August 27, 2016
“Like a house of cards”
The weight of the world
Is balanced on our shoulder
Divide we fall
This is what a friend wrote today, as Lee is removed from his place on our city streets, the last of the 4 main monuments defiling our public streets that were placed to strengthen the white supremacy movement in the decades after the Civil War. (There are, however, 3 more Confederate statues of much less prominence that still need removal. Still, as my pal says beautifully here: we are beginning to approach the truth.)
…Black children can expect and, by every measure, will receive, substantially worse treatment than their white peers within the educational system, the healthcare system, the policing and justice systems, the housing and financial markets, in terms of their prospective employment and earnings. Hell, they will have a harder time on Tinder and Grinder.
Parents of black children already get to explain why this is and try their best to prepare their children to navigate these evidence-based realities.
One less white supremacist being honored in the street is actually the smallest possible gesture available that we can bestow on these children.
One less statue doesn’t change these realities. But it begins to approach the truth. There has never been truth and reconciliation in this country, so we keep recycling white supremacy into different iterations, instead of dismantling it (Jim Crow! Mass Incarceration!).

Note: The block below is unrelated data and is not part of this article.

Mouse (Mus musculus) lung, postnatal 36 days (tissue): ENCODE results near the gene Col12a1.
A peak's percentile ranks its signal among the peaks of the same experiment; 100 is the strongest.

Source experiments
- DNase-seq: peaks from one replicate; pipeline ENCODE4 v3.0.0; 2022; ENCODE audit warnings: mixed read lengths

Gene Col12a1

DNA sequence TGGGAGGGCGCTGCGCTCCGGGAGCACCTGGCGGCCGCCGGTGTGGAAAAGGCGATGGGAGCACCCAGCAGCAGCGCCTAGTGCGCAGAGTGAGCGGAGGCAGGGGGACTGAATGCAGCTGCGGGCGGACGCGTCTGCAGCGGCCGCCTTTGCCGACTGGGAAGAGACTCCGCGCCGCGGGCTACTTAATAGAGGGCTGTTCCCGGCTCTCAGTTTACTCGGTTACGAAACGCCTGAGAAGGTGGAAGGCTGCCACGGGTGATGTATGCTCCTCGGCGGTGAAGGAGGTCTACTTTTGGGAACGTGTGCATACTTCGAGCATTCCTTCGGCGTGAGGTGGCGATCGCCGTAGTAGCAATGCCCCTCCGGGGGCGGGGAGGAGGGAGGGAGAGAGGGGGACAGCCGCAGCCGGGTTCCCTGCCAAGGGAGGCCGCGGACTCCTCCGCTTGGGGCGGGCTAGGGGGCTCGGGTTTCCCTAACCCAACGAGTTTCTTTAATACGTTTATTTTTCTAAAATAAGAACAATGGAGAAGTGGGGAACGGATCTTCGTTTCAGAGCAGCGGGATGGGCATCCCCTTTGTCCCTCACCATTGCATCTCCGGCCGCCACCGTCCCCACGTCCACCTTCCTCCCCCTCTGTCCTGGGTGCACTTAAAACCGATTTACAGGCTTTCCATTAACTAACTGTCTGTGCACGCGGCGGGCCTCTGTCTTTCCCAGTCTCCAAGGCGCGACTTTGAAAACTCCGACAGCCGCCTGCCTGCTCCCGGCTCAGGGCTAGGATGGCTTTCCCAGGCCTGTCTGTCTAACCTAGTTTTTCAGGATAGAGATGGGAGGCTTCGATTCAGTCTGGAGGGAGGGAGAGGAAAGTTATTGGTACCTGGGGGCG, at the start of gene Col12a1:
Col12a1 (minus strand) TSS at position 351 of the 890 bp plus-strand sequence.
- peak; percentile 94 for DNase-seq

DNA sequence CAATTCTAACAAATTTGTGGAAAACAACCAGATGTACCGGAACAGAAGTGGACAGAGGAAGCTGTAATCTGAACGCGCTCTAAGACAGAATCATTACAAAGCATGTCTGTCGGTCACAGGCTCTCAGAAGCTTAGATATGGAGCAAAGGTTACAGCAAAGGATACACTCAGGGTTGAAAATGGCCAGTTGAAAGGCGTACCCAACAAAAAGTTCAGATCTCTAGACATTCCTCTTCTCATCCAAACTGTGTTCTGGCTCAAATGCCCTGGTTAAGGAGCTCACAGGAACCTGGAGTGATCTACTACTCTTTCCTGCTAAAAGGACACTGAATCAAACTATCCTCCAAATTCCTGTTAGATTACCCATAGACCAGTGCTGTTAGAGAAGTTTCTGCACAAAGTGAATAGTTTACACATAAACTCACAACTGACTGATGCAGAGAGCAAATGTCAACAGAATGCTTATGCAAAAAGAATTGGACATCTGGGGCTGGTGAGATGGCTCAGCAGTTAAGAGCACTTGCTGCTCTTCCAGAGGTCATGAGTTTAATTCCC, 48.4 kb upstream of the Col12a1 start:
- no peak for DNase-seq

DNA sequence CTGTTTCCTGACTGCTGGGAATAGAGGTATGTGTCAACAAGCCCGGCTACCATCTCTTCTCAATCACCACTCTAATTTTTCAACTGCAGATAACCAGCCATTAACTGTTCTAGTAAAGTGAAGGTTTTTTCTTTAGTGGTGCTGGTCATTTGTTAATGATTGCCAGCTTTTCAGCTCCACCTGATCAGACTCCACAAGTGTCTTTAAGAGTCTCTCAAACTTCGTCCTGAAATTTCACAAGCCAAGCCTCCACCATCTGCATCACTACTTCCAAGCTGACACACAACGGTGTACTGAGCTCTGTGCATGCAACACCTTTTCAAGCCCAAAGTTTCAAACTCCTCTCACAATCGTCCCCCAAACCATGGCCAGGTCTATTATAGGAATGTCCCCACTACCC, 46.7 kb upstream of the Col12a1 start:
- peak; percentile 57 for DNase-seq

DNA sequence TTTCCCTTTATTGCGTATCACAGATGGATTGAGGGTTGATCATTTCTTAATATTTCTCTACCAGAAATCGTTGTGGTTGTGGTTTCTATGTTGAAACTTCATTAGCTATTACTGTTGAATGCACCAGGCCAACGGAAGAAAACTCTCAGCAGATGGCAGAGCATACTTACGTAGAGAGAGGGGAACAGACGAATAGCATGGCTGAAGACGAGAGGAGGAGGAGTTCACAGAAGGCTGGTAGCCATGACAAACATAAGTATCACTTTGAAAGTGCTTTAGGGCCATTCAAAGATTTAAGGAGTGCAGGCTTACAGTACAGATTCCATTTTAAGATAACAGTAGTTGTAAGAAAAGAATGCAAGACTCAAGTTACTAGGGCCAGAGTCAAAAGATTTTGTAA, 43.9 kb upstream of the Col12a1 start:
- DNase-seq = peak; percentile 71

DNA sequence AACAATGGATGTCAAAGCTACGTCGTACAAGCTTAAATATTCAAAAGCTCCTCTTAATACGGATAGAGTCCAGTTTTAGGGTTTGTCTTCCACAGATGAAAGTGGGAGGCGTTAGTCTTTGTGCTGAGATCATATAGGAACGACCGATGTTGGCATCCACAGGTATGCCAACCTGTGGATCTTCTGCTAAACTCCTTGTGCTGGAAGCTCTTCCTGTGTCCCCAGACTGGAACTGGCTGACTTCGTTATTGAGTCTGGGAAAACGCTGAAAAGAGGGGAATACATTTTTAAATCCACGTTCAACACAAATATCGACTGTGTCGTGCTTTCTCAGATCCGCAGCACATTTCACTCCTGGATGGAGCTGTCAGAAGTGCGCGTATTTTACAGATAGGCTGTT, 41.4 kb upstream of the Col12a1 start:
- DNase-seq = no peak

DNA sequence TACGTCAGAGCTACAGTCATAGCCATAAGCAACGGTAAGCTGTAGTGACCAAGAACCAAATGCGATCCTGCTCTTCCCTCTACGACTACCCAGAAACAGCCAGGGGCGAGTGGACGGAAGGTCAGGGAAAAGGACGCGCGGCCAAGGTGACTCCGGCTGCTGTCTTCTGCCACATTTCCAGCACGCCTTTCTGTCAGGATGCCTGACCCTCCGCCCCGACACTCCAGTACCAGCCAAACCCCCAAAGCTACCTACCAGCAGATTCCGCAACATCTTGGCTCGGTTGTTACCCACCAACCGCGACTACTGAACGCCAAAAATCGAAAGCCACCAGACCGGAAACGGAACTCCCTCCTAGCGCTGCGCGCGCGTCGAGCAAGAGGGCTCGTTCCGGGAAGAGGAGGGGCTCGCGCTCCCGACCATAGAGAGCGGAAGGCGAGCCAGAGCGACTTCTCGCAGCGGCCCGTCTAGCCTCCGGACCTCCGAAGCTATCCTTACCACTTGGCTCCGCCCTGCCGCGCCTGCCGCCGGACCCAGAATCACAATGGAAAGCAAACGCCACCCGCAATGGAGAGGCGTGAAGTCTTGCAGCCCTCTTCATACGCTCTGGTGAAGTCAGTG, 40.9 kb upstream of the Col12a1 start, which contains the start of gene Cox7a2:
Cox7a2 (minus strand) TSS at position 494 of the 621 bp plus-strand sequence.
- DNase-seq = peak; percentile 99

We can’t begin to face white supremacy without truth telling. And most Americans (of all backgrounds) are not taught the fullness of the truth about the founding of this country or how it prospered. Most aren’t taught what slavery entailed, or how it persists in different forms today. Taking down Lee is simply acknowledging these truths.
Note the comment her husband makes that is listed on this post. That is the source of the brouhaha, not the Zulu mask and costume.
Tales of the Cocktail Co-Founder, Paul Tuennerman resigns from Tales over his comment during his wife’s Zulu ride saying this in his letter to the community:
My comment to Ann about blackface prior to the Zulu parade was meant to be a husband’s innocent teasing of his camera-shy wife, not a belittlement of others. In retrospect, the words were insensitive, hurtful and just plain dumb and I feel horrible for the pain they have caused. I take full responsibility and it is with a very heavy heart that, effective immediately, I am resigning from Tales of the Cocktail.
Paul Tuennerman’s Resignation and Apology to the Community | Tales of the Cocktail
I appreciate the Tuennermans quick response to his insensitive and poorly chosen comment and wish Ann well in her work, including what I am sure is her hoped for continued participation in the Zulu Social Aid and Pleasure Club which hosts many wonderful community events across New Orleans and does much to highlight African-American leadership across every sector in our city. It is up to those in the African-American community to decide if more is needed to be done for the Tuennermans to feel the effect of his words. People are already attempting to pooh-pooh this and to make the wrong argument here: The issue is not the costume, as everyone knows has been the traditional wear since the early days with characters playing roles like the mayor, the Big Shot and the Witch Doctor.